Dogs don’t get stuck in overflow the way snowmachines do, though their feet ice up with snowballs. When they pull the ice off, they also pull hair, making their feet sore. Dogs with webbed feet suffer more than others.

Bad Ice

When traveling on bad ice with dogs, we often string the dogs out with a long towline, single file rather than double. This keeps the combined weight of the team, sled and driver over a larger area. If the sled falls through, there are several dogs far ahead on solid ice who can pull the sled out.

dog sledding

Of course, when dogs are spread out like this, it is very difficult to travel in the timber. Some dog or someone will get slammed into a tree as the leader is around a bend in the trail others haven’t approached yet.

overturned sledIf the front of the sled goes under the ice, the traveler is in big trouble, so it is important to keep the front up when this happens. The harder the dogs pull, the more difficult it is to get the front of the sled above the ice.

Swimming across creeks was standard practice in the spring. The driver gets up on the railing of the sled, keeping the back of the sled down, the front up, hoping the creek isn’t too deep. Some of the dogs get across the creek and onto solid ground when the sled is entering the water. If this looks marginal, the driver can extend the towline with a long dog chain. This assures that some dogs are on solid ground when the sled hits the water.

Snowmachines don’t have the luxury of being able to swim, although they can skim on water for a ways if they have enough inertia. Some drivers have overestimated the ability of their machine to travel on thin ice and water. They get a cold bath and a long walk home.

Sunny and Cloudy Days

In winter, when the sun is shining, there are shadows everywhere that indicate any unevenness of the snow’s surface. The light is coming from one source in one direction. When the sky is overcast or foggy, it is very difficult to see uneven features in the terrain. The snow’s surface looks flat because light is reflected in all directions. There are no shadows. This makes travel somewhat dangerous. One time I almost walked off an eight-foot bluff. Everything looked flat. On an overcast day, it is hard to see the indentations on the river that could indicate that the ice has melted away beneath the snow’s surface. It is safer to travel new country on sunny days.

Spring iceFall and Spring Ice

Fall time, the ice is healthy. Fairly thin ice can hold considerable weight. During the spring, when the warmed overflow water has seeped into the river or lake, the ice has turned to long crystals that don’t hold together. Ice two feet thick can crumble under a man’s weight.



  1. Break trail with snowshoes in powder snow. Walk back along the same trail within an hour. Walk the same trail the next day if it has been cold. What differences do you notice?
  2. Ask oldtimers in the village how they used the fact that trails set up overnight in planning their travels.
  3. Ask old people in the village how they can tell which way a moose or caribou has gone even after the track is blown over. How does this relate to the above activities?
  4. Observe trails as they emerge “high centered” in March. Ask oldtimers if this was as big a problem with dog teams as it is with snowmachines.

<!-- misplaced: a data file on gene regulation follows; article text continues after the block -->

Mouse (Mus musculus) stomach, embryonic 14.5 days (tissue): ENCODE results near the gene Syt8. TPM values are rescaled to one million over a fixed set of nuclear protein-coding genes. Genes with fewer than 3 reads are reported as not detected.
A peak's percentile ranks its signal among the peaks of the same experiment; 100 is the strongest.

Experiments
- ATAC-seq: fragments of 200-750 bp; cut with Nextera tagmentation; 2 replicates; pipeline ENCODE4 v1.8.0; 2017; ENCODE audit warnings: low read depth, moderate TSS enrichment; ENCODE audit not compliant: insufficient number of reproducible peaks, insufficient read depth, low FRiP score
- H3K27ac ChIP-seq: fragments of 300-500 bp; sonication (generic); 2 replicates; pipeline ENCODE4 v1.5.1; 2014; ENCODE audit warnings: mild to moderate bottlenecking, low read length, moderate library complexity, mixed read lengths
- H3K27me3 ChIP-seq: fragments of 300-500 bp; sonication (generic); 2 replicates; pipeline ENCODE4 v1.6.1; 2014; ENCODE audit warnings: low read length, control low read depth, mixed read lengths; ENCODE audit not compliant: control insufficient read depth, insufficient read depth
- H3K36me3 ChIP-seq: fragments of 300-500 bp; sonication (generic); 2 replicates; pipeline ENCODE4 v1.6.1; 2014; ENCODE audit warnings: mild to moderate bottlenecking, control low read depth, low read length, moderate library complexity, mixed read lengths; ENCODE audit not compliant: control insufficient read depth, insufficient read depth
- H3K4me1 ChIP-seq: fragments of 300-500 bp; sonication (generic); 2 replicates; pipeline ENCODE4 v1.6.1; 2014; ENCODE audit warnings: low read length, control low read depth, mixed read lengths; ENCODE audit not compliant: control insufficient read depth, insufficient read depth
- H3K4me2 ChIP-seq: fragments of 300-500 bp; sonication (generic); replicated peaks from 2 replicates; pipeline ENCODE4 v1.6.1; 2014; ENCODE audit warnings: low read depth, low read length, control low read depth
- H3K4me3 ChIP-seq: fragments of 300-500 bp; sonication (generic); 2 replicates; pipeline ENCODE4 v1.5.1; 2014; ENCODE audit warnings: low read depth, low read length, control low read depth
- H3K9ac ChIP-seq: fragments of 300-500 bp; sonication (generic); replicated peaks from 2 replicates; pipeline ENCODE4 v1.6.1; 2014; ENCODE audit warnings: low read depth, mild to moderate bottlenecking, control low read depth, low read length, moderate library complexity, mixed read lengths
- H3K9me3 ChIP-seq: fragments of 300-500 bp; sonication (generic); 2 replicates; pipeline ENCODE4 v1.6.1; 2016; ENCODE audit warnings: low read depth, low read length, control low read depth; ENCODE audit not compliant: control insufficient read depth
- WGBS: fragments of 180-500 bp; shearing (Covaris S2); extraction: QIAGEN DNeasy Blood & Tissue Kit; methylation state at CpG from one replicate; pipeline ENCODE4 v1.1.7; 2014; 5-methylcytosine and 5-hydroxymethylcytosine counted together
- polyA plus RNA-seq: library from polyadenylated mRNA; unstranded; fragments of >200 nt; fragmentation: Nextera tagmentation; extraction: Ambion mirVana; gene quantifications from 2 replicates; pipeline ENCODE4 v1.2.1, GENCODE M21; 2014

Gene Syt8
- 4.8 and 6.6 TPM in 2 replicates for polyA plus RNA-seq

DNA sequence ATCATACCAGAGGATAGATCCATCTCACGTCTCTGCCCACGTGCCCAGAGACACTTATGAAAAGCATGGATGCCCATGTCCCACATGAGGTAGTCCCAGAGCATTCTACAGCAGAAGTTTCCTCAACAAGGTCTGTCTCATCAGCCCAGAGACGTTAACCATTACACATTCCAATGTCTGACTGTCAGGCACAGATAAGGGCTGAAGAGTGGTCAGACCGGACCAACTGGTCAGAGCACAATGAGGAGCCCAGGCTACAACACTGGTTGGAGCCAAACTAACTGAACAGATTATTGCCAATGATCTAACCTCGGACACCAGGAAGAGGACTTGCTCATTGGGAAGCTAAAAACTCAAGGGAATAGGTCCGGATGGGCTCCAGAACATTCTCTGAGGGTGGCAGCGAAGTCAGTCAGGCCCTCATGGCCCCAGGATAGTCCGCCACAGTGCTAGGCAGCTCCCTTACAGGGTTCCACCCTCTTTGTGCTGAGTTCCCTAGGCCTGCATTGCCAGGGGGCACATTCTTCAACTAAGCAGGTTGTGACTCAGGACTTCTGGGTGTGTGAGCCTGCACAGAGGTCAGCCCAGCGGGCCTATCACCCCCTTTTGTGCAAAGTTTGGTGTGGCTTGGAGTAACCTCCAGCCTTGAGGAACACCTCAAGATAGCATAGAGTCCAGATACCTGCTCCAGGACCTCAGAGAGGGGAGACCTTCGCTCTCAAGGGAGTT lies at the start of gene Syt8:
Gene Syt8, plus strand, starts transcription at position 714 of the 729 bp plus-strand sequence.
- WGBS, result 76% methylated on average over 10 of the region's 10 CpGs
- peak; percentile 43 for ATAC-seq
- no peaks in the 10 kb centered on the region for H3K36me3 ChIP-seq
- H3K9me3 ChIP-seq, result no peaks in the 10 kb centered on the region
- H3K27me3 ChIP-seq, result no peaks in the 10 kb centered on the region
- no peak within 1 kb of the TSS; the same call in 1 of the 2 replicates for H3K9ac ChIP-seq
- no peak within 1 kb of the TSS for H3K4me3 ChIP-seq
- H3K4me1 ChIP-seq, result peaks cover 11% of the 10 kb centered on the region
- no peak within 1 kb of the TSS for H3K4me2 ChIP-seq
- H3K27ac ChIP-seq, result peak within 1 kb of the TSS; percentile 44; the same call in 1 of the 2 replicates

5. Stand on a packed trail. With your eyes closed and a long stick in your hand, can you feel the trail and walk for 200 yards? Do you think you could find a trail that is blown over on a lake or the river by this method?
  6. Design a rig that could be pulled behind a snowmachine that would smooth out the bumps in the snowmachine trail. Think about hidden stumps and the need to adjust height.
  7. Ask the experienced snowmachine operators in your village for stories about overflow. How do they get out when they get stuck? What months does overflow start in your area?
  8. Find out if there are people in your village who fell through the ice and how they survived.
  9. How do people get snowmachines out that fall through the ice? Do the machines usually run after they have been underwater for a while? How do people know where to look for the machine in the open water?
  10. After breakup, check the ice chunks on the sides of the river. Break them with a stick. Can you see how different it is from the fall ice? Do you think two feet of that kind of ice is strong?
  11. From the oldtimers, ask about five places that usually have bad ice in your area. How do they tell bad ice right after freeze-up? During the winter after snow covers the ice? In the spring?
  12. Draw a picture of overflow as you imagine it under the snow on the river.
Student Response

Student Response

  1. Why did people with dog teams break trail one day and haul a load the next day?
  2. Which is harder: breaking trail with an empty sled or hauling a load on a firm trail?
  3. How did oldtimers find a trail that was blown over?
  4. Draw the process that causes a trail to become high centered in March and April.
  5. Why doesn’t overflow freeze under the snow?
  6. What did dog mushers do when traveling on bad ice?
  7. What is the difference between fall and spring ice?


  1. Force z mass x acceleration. A snowmachine has 1/3 of its weight on the front skis. It weighs 357 lbs. Another machine has 1/4 of its weight on the front skis. It weighs 402 lbs. Which machine impacts the trail harder when going over a bump?
  2. Fall ice is 12 times stronger than spring ice. If Aaron can walk on ice 21/2” thick in the fall, how thick must ice be in the spring to be safe?

Questions or comments?